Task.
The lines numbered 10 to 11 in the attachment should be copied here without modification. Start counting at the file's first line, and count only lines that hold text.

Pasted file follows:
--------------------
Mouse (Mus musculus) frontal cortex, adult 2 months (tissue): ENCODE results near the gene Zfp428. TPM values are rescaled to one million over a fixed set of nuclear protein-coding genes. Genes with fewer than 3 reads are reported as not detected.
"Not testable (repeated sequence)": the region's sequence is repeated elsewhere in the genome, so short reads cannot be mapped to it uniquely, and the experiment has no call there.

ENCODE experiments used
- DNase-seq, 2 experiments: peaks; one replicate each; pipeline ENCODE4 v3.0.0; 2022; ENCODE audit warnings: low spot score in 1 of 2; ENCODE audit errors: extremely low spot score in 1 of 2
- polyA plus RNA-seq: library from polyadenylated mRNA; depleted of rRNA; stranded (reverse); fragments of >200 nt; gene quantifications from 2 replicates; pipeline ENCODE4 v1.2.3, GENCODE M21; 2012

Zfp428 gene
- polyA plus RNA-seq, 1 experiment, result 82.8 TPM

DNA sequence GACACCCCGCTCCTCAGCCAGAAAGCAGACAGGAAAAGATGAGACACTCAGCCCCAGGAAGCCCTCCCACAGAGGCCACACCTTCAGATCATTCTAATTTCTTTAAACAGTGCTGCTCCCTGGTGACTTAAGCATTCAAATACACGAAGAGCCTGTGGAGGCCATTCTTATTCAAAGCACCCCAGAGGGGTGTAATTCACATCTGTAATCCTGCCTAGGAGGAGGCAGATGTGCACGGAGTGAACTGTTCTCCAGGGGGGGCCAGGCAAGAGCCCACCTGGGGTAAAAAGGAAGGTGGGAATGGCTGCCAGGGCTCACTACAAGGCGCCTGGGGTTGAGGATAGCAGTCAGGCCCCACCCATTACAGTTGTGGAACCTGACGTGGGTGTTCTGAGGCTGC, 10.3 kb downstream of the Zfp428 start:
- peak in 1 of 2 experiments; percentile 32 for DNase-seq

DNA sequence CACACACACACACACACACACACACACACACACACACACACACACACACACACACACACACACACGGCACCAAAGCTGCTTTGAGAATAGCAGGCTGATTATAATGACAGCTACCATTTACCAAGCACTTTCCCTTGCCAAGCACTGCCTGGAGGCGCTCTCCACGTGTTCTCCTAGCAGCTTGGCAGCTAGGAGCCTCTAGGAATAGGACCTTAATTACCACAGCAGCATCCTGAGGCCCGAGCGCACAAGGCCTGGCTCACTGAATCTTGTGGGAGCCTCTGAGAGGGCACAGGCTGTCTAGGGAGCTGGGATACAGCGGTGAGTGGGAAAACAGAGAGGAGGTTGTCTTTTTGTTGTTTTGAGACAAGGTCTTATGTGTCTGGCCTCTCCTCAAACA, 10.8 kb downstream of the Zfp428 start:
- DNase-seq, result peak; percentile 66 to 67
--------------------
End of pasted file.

DNA sequence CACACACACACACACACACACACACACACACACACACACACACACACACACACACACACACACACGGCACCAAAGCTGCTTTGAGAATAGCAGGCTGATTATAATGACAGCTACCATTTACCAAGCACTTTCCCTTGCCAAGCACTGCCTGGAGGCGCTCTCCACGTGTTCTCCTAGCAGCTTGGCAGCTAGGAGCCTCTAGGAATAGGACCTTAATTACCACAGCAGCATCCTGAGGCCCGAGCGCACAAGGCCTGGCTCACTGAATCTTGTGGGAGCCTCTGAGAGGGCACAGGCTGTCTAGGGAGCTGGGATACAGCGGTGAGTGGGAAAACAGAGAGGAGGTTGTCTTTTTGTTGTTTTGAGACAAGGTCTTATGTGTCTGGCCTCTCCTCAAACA, 10.8 kb downstream of the Zfp428 start:
- DNase-seq, result peak; percentile 66 to 67